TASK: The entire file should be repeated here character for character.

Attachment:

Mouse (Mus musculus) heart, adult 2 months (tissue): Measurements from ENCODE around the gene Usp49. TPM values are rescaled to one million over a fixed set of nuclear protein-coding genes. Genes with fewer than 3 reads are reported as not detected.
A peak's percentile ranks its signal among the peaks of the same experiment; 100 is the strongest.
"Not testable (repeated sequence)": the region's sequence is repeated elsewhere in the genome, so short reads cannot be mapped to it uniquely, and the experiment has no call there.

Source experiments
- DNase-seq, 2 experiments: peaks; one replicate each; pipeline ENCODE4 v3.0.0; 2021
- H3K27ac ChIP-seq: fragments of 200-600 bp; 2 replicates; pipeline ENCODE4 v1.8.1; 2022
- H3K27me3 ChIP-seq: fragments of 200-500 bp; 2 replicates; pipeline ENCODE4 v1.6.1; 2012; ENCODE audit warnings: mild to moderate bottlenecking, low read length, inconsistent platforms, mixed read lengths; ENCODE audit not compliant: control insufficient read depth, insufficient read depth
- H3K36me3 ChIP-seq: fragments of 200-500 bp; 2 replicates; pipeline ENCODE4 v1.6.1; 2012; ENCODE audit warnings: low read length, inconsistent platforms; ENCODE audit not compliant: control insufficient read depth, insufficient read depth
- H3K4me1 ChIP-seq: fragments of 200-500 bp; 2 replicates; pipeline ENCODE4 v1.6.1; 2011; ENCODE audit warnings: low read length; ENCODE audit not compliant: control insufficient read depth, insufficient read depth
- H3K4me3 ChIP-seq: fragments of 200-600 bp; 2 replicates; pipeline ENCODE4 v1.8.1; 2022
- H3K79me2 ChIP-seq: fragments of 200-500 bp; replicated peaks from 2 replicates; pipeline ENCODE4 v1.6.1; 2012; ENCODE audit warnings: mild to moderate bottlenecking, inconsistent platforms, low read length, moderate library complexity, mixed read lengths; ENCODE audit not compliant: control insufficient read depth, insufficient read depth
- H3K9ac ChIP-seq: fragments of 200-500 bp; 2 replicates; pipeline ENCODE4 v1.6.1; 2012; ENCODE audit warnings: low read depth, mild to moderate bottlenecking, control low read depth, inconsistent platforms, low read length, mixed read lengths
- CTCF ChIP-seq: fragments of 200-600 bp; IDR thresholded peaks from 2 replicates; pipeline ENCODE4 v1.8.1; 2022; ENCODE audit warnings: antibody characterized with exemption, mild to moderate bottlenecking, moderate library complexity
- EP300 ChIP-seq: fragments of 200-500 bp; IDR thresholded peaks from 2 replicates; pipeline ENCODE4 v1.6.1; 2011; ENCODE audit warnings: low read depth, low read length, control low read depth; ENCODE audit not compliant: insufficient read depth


Mouse (Mus musculus) heart, adult 2 months (tissue): Measurements from ENCODE around the gene Usp49. TPM values are rescaled to one million over a fixed set of nuclear protein-coding genes. Genes with fewer than 3 reads are reported as not detected.
A peak's percentile ranks its signal among the peaks of the same experiment; 100 is the strongest.
"Not testable (repeated sequence)": the region's sequence is repeated elsewhere in the genome, so short reads cannot be mapped to it uniquely, and the experiment has no call there.

Source experiments
- DNase-seq, 2 experiments: peaks; one replicate each; pipeline ENCODE4 v3.0.0; 2021
- H3K27ac ChIP-seq: fragments of 200-600 bp; 2 replicates; pipeline ENCODE4 v1.8.1; 2022
- H3K27me3 ChIP-seq: fragments of 200-500 bp; 2 replicates; pipeline ENCODE4 v1.6.1; 2012; ENCODE audit warnings: mild to moderate bottlenecking, low read length, inconsistent platforms, mixed read lengths; ENCODE audit not compliant: control insufficient read depth, insufficient read depth
- H3K36me3 ChIP-seq: fragments of 200-500 bp; 2 replicates; pipeline ENCODE4 v1.6.1; 2012; ENCODE audit warnings: low read length, inconsistent platforms; ENCODE audit not compliant: control insufficient read depth, insufficient read depth
- H3K4me1 ChIP-seq: fragments of 200-500 bp; 2 replicates; pipeline ENCODE4 v1.6.1; 2011; ENCODE audit warnings: low read length; ENCODE audit not compliant: control insufficient read depth, insufficient read depth
- H3K4me3 ChIP-seq: fragments of 200-600 bp; 2 replicates; pipeline ENCODE4 v1.8.1; 2022
- H3K79me2 ChIP-seq: fragments of 200-500 bp; replicated peaks from 2 replicates; pipeline ENCODE4 v1.6.1; 2012; ENCODE audit warnings: mild to moderate bottlenecking, inconsistent platforms, low read length, moderate library complexity, mixed read lengths; ENCODE audit not compliant: control insufficient read depth, insufficient read depth
- H3K9ac ChIP-seq: fragments of 200-500 bp; 2 replicates; pipeline ENCODE4 v1.6.1; 2012; ENCODE audit warnings: low read depth, mild to moderate bottlenecking, control low read depth, inconsistent platforms, low read length, mixed read lengths
- CTCF ChIP-seq: fragments of 200-600 bp; IDR thresholded peaks from 2 replicates; pipeline ENCODE4 v1.8.1; 2022; ENCODE audit warnings: antibody characterized with exemption, mild to moderate bottlenecking, moderate library complexity
- EP300 ChIP-seq: fragments of 200-500 bp; IDR thresholded peaks from 2 replicates; pipeline ENCODE4 v1.6.1; 2011; ENCODE audit warnings: low read depth, low read length, control low read depth; ENCODE audit not compliant: insufficient read depth